Maryland lawmakers block abuse support bill

It takes great deal of courageous to talk about one’s experience of abuse in public. It takes much more to do it as an effort to get legislation passed to assist other victims of abuse. It takes something unheard of to do it two years in a row, only to see the bill ignored and tossed aside. This is what C.T. Wilson faced in Maryland:

For the second year in a row, he put it all out there: the shame, the fear, the self-loathing, the pain, the dark details of his horrific, repeated rape.

An Army veteran and attorney, Maryland Del. C.T. Wilson (D-Charles) stood before his colleagues in Annapolis, confessed that he “really, really” didn’t want to be there and told them why he doesn’t sleep much at night. Why he hoped his children would never be boys. Why he knows he is “a monster on the inside.”

And for the second year in a row, lawmakers in the state legislature put all that in a drawer. And closed it.

“It’s usually the case when we tell our stories,” Wilson said. “Nobody wants to hear this. And we want to be heard.”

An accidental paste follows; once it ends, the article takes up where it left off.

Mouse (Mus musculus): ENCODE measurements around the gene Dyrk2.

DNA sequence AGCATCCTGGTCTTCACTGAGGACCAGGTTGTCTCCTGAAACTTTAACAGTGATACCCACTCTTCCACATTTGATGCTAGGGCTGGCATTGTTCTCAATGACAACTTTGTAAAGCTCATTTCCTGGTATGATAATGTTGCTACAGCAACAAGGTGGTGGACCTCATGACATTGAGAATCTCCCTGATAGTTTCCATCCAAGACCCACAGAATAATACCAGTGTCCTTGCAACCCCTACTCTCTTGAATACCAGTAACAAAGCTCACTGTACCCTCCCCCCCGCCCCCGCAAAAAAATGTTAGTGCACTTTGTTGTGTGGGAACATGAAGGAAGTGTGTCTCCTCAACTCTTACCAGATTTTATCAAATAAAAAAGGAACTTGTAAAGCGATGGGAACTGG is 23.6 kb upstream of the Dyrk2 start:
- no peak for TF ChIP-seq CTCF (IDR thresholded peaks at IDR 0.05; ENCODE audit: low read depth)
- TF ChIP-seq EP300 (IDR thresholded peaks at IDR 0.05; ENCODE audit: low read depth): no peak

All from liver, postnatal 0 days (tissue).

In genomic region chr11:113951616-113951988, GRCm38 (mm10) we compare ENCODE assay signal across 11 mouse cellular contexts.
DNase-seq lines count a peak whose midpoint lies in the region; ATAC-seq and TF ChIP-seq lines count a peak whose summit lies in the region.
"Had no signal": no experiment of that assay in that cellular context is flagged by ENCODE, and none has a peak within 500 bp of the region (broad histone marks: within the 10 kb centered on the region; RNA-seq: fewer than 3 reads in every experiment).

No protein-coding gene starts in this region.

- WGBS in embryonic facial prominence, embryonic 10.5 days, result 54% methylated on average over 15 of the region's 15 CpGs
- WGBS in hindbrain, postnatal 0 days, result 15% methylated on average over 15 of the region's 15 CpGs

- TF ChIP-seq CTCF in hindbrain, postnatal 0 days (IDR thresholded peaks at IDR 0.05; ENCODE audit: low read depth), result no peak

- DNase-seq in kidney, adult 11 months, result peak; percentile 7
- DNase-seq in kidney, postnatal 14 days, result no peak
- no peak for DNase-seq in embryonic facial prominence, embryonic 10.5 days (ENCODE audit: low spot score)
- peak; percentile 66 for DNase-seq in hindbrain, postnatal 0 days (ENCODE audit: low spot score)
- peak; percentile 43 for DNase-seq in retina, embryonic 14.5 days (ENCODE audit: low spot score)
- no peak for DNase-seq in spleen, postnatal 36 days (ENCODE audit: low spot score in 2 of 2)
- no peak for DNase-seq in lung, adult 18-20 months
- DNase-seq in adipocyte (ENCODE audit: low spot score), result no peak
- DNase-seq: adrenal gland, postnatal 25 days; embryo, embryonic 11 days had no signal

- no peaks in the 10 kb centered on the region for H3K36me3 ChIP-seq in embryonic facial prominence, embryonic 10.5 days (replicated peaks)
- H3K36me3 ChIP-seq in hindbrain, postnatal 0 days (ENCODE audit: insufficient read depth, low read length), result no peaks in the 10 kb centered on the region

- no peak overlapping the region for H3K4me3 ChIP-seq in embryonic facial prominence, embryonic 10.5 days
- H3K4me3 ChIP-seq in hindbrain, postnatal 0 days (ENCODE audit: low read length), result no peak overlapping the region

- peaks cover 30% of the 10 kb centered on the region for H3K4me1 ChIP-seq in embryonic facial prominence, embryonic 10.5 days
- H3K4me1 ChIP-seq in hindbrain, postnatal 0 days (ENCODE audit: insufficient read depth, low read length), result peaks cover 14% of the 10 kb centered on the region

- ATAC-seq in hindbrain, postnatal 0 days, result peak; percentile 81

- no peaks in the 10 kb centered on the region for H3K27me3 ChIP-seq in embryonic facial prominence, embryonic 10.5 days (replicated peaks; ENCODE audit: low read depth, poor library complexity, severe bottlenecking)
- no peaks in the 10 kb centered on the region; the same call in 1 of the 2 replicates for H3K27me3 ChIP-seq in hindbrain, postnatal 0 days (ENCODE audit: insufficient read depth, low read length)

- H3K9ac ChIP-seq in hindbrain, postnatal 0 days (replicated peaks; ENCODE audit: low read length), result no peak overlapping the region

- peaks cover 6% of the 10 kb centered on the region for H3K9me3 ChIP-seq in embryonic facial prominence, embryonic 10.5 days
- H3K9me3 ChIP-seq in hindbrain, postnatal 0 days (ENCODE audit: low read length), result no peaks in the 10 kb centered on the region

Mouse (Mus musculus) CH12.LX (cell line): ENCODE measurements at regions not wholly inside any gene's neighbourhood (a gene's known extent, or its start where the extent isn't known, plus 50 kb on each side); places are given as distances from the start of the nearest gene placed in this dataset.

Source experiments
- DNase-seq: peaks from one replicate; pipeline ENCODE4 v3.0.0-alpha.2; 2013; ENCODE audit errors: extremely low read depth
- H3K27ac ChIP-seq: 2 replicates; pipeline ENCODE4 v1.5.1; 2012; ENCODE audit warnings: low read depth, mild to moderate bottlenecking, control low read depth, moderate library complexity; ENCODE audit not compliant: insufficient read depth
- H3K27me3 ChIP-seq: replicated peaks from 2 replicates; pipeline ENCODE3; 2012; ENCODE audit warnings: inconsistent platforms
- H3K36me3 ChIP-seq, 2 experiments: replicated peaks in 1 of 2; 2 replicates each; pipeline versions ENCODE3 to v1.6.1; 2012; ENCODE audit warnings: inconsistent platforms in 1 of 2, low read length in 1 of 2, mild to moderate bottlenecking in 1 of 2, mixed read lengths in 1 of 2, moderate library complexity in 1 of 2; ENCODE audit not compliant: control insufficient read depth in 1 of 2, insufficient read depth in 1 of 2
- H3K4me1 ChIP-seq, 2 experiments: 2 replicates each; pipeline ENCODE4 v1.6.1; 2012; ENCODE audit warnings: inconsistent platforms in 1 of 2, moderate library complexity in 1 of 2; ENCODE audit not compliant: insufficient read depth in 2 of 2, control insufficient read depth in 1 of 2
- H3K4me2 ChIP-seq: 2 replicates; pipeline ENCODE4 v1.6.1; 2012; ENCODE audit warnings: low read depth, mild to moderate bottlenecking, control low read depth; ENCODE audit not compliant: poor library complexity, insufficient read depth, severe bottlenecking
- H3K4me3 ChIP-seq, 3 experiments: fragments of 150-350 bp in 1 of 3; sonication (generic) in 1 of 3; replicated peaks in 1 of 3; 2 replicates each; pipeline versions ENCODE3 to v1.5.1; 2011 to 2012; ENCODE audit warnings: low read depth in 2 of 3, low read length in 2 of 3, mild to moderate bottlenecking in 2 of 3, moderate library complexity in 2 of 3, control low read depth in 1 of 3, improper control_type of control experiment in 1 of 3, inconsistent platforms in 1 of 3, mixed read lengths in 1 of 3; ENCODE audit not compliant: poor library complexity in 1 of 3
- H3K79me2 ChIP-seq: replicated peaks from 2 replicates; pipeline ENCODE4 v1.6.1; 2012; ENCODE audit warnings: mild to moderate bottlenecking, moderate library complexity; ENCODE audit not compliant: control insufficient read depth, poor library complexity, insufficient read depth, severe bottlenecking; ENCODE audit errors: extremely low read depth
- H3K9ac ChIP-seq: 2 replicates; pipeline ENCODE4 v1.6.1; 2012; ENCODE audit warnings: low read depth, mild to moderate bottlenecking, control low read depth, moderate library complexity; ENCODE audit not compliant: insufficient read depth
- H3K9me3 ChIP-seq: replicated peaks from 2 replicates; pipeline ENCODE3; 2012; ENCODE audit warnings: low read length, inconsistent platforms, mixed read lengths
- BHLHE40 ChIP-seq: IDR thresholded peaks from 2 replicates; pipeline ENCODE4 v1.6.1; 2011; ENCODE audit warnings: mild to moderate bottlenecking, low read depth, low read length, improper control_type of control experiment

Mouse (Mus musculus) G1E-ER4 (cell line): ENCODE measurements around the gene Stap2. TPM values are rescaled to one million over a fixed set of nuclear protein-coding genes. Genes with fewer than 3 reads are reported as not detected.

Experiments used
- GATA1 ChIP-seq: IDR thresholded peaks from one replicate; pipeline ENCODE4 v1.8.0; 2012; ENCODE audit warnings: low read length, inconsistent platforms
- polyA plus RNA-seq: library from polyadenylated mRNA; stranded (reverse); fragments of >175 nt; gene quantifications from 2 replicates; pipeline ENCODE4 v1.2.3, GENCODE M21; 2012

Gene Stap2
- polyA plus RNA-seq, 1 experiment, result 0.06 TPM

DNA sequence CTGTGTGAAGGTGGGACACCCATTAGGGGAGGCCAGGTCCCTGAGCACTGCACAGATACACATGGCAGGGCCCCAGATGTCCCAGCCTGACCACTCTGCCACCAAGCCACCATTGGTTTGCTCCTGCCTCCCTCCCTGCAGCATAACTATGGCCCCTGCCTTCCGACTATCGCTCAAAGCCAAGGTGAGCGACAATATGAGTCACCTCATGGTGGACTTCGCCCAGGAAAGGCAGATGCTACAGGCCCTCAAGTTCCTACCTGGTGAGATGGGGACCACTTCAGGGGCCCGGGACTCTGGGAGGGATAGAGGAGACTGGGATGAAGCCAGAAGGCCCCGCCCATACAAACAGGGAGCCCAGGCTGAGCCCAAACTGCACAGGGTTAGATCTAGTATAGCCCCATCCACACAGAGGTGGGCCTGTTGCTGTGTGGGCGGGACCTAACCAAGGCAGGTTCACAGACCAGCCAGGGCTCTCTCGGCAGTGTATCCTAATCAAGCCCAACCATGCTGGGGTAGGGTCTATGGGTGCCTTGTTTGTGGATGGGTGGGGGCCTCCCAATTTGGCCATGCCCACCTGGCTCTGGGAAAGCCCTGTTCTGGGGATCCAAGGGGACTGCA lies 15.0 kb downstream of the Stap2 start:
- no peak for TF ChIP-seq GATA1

Wilson wants his fellow delegates to understand what the adult survivors of childhood sexual abuse endure. And what recourse they have years and years later. And for two years, he has sponsored legislation aimed at helping them.

As it stands, a criminal case against an abuser can be pursued anytime, no matter how long ago the abuse happened.

But a civil case — the kind of action that can get a patient’s treatment paid for — has a statute of limitations. Victims have seven years once they reach adulthood to file a civil suit against a molester or a school, a team or a church that enabled that abuser.

And unless a victim comes to terms with the abuse, recognizes it, fights through it and files a civil suit before age 25, no dice. And that’s a big problem. Because many victims of childhood sexual abuse repress the memories in order to survive. Some even kill themselves.

Since Maryland removed the statute of limitations on the criminal cases, I see no reason why this should not apply to civil cases. As Wilson notes, many victims do not report their experiences until years after the abuse happened. In those instances, they will begin addressing whatever issues developed as a result of the abuse. It makes sense to allow them to file a suit for damages as this would be the point where the damages would be most apparent. Continue reading

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Understanding Intimate Partner Violence: An Australian Perspective